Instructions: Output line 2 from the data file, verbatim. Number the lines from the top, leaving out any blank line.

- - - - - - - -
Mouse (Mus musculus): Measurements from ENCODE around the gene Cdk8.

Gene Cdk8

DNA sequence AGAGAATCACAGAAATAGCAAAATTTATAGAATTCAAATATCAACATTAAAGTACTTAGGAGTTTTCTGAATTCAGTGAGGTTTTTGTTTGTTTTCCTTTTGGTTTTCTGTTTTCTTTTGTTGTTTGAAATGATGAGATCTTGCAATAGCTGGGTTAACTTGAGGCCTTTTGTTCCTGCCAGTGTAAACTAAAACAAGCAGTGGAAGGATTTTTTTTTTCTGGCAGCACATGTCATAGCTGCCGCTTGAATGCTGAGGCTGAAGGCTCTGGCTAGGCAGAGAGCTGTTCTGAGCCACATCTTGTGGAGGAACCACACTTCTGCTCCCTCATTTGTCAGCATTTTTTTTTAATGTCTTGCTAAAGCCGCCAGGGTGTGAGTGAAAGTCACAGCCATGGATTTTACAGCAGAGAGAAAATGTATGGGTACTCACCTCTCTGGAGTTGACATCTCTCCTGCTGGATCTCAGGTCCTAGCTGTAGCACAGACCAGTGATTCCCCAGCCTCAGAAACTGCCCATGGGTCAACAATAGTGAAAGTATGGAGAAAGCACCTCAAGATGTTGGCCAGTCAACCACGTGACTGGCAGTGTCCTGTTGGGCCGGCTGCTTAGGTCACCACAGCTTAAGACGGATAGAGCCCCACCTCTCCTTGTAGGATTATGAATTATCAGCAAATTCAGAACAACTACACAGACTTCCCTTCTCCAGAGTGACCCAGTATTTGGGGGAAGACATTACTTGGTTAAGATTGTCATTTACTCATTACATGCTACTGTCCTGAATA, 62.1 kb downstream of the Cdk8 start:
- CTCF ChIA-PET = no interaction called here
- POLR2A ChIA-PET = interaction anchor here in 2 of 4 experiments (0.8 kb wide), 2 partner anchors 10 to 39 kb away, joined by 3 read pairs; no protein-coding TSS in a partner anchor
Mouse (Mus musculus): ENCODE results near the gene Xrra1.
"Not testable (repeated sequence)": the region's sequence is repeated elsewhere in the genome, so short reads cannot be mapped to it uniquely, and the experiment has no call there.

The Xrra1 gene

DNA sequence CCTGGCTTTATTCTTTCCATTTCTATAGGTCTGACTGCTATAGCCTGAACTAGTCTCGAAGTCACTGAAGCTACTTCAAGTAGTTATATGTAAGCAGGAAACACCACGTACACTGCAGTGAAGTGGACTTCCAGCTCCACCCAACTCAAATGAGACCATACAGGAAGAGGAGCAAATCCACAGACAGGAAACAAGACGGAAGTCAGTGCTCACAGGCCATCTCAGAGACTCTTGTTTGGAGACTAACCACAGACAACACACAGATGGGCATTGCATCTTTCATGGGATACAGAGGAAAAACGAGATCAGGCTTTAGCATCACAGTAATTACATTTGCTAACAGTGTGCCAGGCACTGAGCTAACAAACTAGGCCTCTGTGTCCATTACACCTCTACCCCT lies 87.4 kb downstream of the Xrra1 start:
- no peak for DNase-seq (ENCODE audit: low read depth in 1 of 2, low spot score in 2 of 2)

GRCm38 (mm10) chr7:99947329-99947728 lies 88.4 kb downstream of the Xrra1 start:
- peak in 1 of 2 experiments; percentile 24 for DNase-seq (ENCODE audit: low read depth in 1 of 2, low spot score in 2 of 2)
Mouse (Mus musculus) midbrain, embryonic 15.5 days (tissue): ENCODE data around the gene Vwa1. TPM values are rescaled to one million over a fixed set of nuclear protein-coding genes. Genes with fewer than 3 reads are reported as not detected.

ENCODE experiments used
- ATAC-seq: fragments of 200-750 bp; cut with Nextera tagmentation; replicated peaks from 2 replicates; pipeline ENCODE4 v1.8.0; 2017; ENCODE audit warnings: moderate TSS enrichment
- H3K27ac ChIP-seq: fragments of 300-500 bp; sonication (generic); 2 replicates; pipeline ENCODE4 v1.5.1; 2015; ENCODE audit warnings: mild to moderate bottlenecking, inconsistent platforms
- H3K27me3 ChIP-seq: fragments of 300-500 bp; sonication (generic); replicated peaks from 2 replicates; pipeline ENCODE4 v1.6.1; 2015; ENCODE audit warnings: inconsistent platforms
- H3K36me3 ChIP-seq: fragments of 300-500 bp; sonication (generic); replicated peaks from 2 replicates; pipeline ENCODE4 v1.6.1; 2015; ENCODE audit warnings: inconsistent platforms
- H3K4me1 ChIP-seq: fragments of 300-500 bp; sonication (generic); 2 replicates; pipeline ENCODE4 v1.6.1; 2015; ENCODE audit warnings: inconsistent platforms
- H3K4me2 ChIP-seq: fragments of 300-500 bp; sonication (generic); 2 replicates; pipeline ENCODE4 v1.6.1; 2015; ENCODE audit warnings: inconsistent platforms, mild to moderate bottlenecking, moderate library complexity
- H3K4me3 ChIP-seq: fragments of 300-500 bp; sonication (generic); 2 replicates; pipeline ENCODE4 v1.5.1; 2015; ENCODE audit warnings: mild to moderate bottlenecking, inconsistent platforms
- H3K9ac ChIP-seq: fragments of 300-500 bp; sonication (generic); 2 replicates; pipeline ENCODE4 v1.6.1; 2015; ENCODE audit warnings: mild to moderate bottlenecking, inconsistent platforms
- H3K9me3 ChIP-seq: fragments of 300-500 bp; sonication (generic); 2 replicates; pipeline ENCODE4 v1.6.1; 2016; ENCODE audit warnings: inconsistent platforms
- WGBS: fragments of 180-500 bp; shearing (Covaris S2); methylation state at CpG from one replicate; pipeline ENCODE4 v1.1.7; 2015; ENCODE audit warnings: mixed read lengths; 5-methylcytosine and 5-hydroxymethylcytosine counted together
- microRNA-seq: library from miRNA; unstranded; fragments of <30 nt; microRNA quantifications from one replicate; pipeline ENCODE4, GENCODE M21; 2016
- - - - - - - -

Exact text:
Gene Cdk8